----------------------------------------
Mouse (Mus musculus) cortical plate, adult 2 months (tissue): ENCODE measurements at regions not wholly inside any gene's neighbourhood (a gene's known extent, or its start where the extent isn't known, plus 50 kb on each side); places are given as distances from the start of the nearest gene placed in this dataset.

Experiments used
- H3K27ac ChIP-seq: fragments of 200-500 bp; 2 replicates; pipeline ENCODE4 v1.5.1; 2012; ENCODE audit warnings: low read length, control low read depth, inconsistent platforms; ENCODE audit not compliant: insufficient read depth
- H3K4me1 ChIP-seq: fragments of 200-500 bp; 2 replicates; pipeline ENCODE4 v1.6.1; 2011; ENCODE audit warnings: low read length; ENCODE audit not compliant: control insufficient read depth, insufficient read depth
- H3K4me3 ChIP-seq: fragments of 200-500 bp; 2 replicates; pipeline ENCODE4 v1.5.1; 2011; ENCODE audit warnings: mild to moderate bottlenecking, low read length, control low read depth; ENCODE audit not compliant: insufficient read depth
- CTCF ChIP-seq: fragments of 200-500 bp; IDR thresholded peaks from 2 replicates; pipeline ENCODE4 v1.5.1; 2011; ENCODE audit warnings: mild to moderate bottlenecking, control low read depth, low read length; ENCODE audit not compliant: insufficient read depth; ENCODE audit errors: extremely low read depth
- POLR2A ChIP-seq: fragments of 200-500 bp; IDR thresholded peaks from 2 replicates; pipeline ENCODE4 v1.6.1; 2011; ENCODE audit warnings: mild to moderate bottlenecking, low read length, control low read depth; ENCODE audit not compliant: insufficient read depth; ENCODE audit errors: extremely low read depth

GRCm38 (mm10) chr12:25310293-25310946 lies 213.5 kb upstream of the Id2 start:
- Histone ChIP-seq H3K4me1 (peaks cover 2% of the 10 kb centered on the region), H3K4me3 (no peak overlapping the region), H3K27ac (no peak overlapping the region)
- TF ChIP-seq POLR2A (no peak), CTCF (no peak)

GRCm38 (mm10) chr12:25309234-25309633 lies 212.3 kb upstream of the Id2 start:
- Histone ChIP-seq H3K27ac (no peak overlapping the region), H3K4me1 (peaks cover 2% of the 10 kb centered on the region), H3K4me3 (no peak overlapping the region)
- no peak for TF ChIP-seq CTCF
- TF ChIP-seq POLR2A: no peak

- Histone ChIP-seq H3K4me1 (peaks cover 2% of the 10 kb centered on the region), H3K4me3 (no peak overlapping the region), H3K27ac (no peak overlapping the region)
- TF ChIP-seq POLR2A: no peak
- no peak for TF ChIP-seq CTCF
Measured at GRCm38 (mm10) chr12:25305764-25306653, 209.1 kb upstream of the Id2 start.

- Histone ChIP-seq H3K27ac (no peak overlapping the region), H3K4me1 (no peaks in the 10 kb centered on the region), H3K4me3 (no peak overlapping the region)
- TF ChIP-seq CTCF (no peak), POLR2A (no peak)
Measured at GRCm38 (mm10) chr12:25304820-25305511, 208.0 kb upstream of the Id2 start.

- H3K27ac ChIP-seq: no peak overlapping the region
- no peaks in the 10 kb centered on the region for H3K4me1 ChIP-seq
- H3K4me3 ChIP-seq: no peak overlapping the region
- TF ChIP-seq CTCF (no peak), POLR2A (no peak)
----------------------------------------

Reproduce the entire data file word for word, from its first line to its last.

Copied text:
Mouse (Mus musculus) cortical plate, adult 2 months (tissue): ENCODE measurements at regions not wholly inside any gene's neighbourhood (a gene's known extent, or its start where the extent isn't known, plus 50 kb on each side); places are given as distances from the start of the nearest gene placed in this dataset.

Experiments used
- H3K27ac ChIP-seq: fragments of 200-500 bp; 2 replicates; pipeline ENCODE4 v1.5.1; 2012; ENCODE audit warnings: low read length, control low read depth, inconsistent platforms; ENCODE audit not compliant: insufficient read depth
- H3K4me1 ChIP-seq: fragments of 200-500 bp; 2 replicates; pipeline ENCODE4 v1.6.1; 2011; ENCODE audit warnings: low read length; ENCODE audit not compliant: control insufficient read depth, insufficient read depth
- H3K4me3 ChIP-seq: fragments of 200-500 bp; 2 replicates; pipeline ENCODE4 v1.5.1; 2011; ENCODE audit warnings: mild to moderate bottlenecking, low read length, control low read depth; ENCODE audit not compliant: insufficient read depth
- CTCF ChIP-seq: fragments of 200-500 bp; IDR thresholded peaks from 2 replicates; pipeline ENCODE4 v1.5.1; 2011; ENCODE audit warnings: mild to moderate bottlenecking, control low read depth, low read length; ENCODE audit not compliant: insufficient read depth; ENCODE audit errors: extremely low read depth
- POLR2A ChIP-seq: fragments of 200-500 bp; IDR thresholded peaks from 2 replicates; pipeline ENCODE4 v1.6.1; 2011; ENCODE audit warnings: mild to moderate bottlenecking, low read length, control low read depth; ENCODE audit not compliant: insufficient read depth; ENCODE audit errors: extremely low read depth

GRCm38 (mm10) chr12:25310293-25310946 lies 213.5 kb upstream of the Id2 start:
- Histone ChIP-seq H3K4me1 (peaks cover 2% of the 10 kb centered on the region), H3K4me3 (no peak overlapping the region), H3K27ac (no peak overlapping the region)
- TF ChIP-seq POLR2A (no peak), CTCF (no peak)

GRCm38 (mm10) chr12:25309234-25309633 lies 212.3 kb upstream of the Id2 start:
- Histone ChIP-seq H3K27ac (no peak overlapping the region), H3K4me1 (peaks cover 2% of the 10 kb centered on the region), H3K4me3 (no peak overlapping the region)
- no peak for TF ChIP-seq CTCF
- TF ChIP-seq POLR2A: no peak

- Histone ChIP-seq H3K4me1 (peaks cover 2% of the 10 kb centered on the region), H3K4me3 (no peak overlapping the region), H3K27ac (no peak overlapping the region)
- TF ChIP-seq POLR2A: no peak
- no peak for TF ChIP-seq CTCF
Measured at GRCm38 (mm10) chr12:25305764-25306653, 209.1 kb upstream of the Id2 start.

- Histone ChIP-seq H3K27ac (no peak overlapping the region), H3K4me1 (no peaks in the 10 kb centered on the region), H3K4me3 (no peak overlapping the region)
- TF ChIP-seq CTCF (no peak), POLR2A (no peak)
Measured at GRCm38 (mm10) chr12:25304820-25305511, 208.0 kb upstream of the Id2 start.

- H3K27ac ChIP-seq: no peak overlapping the region
- no peaks in the 10 kb centered on the region for H3K4me1 ChIP-seq
- H3K4me3 ChIP-seq: no peak overlapping the region
- TF ChIP-seq CTCF (no peak), POLR2A (no peak)